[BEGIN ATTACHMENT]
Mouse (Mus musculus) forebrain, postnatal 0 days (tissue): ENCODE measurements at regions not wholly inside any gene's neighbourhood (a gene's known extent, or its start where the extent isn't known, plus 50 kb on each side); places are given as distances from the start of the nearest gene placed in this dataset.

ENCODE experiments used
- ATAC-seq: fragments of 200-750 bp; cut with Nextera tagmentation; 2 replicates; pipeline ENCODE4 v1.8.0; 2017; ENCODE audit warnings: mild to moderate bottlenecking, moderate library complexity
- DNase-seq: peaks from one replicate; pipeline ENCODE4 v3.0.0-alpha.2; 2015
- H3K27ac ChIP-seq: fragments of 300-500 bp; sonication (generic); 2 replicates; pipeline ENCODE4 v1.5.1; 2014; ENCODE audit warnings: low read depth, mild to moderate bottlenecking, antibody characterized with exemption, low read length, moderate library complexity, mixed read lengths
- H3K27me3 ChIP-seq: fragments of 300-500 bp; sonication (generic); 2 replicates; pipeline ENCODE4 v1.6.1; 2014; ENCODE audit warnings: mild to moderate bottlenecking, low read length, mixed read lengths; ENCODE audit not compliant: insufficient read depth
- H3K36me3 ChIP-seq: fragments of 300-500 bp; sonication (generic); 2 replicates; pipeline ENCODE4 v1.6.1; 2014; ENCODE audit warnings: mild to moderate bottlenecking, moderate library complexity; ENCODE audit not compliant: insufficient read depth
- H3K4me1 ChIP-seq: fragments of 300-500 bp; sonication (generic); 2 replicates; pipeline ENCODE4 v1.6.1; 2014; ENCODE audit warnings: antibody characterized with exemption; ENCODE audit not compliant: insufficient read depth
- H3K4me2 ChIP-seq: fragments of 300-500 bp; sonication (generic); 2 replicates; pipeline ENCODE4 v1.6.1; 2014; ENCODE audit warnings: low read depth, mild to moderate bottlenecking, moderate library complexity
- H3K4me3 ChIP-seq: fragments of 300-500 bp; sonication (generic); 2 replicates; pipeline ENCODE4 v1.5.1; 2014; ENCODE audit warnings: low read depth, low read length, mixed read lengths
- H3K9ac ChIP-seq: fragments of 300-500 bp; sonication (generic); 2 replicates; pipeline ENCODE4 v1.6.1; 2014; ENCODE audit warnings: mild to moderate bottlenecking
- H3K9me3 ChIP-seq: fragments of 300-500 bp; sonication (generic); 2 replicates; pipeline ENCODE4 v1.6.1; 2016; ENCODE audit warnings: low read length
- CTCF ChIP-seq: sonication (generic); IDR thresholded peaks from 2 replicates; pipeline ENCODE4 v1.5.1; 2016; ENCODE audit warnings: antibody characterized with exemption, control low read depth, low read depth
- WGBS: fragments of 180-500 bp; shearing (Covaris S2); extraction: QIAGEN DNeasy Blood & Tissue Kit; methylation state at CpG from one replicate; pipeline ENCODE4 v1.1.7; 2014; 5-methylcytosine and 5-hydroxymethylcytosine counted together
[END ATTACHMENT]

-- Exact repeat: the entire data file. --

Mouse (Mus musculus) forebrain, postnatal 0 days (tissue): ENCODE measurements at regions not wholly inside any gene's neighbourhood (a gene's known extent, or its start where the extent isn't known, plus 50 kb on each side); places are given as distances from the start of the nearest gene placed in this dataset.

ENCODE experiments used
- ATAC-seq: fragments of 200-750 bp; cut with Nextera tagmentation; 2 replicates; pipeline ENCODE4 v1.8.0; 2017; ENCODE audit warnings: mild to moderate bottlenecking, moderate library complexity
- DNase-seq: peaks from one replicate; pipeline ENCODE4 v3.0.0-alpha.2; 2015
- H3K27ac ChIP-seq: fragments of 300-500 bp; sonication (generic); 2 replicates; pipeline ENCODE4 v1.5.1; 2014; ENCODE audit warnings: low read depth, mild to moderate bottlenecking, antibody characterized with exemption, low read length, moderate library complexity, mixed read lengths
- H3K27me3 ChIP-seq: fragments of 300-500 bp; sonication (generic); 2 replicates; pipeline ENCODE4 v1.6.1; 2014; ENCODE audit warnings: mild to moderate bottlenecking, low read length, mixed read lengths; ENCODE audit not compliant: insufficient read depth
- H3K36me3 ChIP-seq: fragments of 300-500 bp; sonication (generic); 2 replicates; pipeline ENCODE4 v1.6.1; 2014; ENCODE audit warnings: mild to moderate bottlenecking, moderate library complexity; ENCODE audit not compliant: insufficient read depth
- H3K4me1 ChIP-seq: fragments of 300-500 bp; sonication (generic); 2 replicates; pipeline ENCODE4 v1.6.1; 2014; ENCODE audit warnings: antibody characterized with exemption; ENCODE audit not compliant: insufficient read depth
- H3K4me2 ChIP-seq: fragments of 300-500 bp; sonication (generic); 2 replicates; pipeline ENCODE4 v1.6.1; 2014; ENCODE audit warnings: low read depth, mild to moderate bottlenecking, moderate library complexity
- H3K4me3 ChIP-seq: fragments of 300-500 bp; sonication (generic); 2 replicates; pipeline ENCODE4 v1.5.1; 2014; ENCODE audit warnings: low read depth, low read length, mixed read lengths
- H3K9ac ChIP-seq: fragments of 300-500 bp; sonication (generic); 2 replicates; pipeline ENCODE4 v1.6.1; 2014; ENCODE audit warnings: mild to moderate bottlenecking
- H3K9me3 ChIP-seq: fragments of 300-500 bp; sonication (generic); 2 replicates; pipeline ENCODE4 v1.6.1; 2016; ENCODE audit warnings: low read length
- CTCF ChIP-seq: sonication (generic); IDR thresholded peaks from 2 replicates; pipeline ENCODE4 v1.5.1; 2016; ENCODE audit warnings: antibody characterized with exemption, control low read depth, low read depth
- WGBS: fragments of 180-500 bp; shearing (Covaris S2); extraction: QIAGEN DNeasy Blood & Tissue Kit; methylation state at CpG from one replicate; pipeline ENCODE4 v1.1.7; 2014; 5-methylcytosine and 5-hydroxymethylcytosine counted together